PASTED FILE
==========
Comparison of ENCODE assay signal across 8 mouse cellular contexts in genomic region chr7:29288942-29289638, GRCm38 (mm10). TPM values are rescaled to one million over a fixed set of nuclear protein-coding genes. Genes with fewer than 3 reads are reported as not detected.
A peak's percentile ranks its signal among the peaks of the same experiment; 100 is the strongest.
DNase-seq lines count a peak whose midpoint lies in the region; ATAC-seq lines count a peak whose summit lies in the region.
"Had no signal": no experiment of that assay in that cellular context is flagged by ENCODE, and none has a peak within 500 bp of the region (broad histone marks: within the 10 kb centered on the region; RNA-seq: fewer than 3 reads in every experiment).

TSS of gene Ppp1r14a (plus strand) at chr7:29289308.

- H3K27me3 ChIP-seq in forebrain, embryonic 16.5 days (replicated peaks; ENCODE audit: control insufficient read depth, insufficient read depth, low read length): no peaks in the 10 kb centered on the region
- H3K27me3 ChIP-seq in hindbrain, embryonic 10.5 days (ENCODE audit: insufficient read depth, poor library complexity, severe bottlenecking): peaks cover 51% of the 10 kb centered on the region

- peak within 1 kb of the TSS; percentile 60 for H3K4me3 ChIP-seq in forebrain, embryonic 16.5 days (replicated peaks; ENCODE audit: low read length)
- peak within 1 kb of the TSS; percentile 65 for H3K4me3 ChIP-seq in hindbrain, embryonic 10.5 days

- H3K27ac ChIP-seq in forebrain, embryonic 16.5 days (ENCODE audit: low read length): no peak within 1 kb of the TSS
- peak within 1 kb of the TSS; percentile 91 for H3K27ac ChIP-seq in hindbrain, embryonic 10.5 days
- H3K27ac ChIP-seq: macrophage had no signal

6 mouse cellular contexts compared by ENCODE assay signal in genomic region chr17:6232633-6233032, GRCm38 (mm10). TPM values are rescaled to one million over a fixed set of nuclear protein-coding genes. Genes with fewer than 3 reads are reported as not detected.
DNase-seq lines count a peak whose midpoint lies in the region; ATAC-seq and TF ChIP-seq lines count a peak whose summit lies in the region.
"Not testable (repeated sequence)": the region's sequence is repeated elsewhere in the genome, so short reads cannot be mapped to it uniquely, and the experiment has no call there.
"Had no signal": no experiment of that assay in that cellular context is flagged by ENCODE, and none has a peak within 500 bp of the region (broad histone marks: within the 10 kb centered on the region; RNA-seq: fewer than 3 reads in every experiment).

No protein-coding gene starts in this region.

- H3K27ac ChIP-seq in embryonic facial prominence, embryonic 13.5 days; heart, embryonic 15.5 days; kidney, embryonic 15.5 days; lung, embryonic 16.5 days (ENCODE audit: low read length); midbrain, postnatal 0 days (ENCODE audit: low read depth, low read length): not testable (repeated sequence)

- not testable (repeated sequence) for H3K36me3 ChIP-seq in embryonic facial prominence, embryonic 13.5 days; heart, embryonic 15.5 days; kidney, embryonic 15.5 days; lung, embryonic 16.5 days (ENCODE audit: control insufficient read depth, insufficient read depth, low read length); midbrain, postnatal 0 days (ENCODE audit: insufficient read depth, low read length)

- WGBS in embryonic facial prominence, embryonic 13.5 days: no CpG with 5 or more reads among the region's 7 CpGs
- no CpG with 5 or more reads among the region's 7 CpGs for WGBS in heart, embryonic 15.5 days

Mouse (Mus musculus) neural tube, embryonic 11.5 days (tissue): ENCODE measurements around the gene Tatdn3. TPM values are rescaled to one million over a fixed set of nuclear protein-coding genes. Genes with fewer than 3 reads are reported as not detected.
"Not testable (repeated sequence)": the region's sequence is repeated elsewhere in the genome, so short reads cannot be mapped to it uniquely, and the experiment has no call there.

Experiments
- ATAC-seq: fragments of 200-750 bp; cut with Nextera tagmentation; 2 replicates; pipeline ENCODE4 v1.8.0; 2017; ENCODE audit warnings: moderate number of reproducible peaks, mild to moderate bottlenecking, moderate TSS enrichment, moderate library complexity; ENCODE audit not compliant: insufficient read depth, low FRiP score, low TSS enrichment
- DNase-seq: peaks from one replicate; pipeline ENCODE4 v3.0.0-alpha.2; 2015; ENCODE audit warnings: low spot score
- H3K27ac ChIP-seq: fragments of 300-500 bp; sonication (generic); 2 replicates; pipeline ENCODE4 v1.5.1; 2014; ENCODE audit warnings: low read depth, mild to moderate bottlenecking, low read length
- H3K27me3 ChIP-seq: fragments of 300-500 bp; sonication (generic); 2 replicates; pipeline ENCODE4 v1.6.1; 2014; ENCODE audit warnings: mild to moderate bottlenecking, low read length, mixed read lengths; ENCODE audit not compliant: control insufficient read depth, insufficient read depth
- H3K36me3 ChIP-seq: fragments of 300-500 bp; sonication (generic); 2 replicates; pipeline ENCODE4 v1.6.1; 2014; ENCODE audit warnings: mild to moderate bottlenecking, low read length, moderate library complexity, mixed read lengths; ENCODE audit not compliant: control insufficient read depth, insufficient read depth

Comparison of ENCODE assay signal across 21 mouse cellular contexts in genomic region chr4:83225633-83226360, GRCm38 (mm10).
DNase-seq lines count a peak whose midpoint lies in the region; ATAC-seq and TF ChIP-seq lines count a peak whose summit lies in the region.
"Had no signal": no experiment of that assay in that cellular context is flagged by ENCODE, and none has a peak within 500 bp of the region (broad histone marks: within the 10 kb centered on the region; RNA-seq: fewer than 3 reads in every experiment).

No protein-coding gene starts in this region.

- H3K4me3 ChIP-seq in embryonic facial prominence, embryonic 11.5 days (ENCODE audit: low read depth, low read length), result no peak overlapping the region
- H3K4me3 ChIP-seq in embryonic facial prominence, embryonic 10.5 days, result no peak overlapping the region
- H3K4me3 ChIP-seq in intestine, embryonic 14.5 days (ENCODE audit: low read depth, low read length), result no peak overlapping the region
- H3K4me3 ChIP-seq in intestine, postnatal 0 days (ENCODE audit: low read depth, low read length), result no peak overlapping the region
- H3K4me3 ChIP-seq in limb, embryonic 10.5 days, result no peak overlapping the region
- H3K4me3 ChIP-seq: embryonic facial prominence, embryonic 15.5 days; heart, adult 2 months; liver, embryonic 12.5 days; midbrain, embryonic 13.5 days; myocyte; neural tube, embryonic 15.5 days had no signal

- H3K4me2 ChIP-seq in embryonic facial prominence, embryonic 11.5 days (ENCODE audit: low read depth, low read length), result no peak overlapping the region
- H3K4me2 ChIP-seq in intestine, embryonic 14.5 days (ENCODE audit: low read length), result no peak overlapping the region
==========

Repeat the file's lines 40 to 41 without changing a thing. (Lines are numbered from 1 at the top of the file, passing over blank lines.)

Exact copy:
- H3K4me2 ChIP-seq in embryonic facial prominence, embryonic 11.5 days (ENCODE audit: low read depth, low read length), result no peak overlapping the region
- H3K4me2 ChIP-seq in intestine, embryonic 14.5 days (ENCODE audit: low read length), result no peak overlapping the region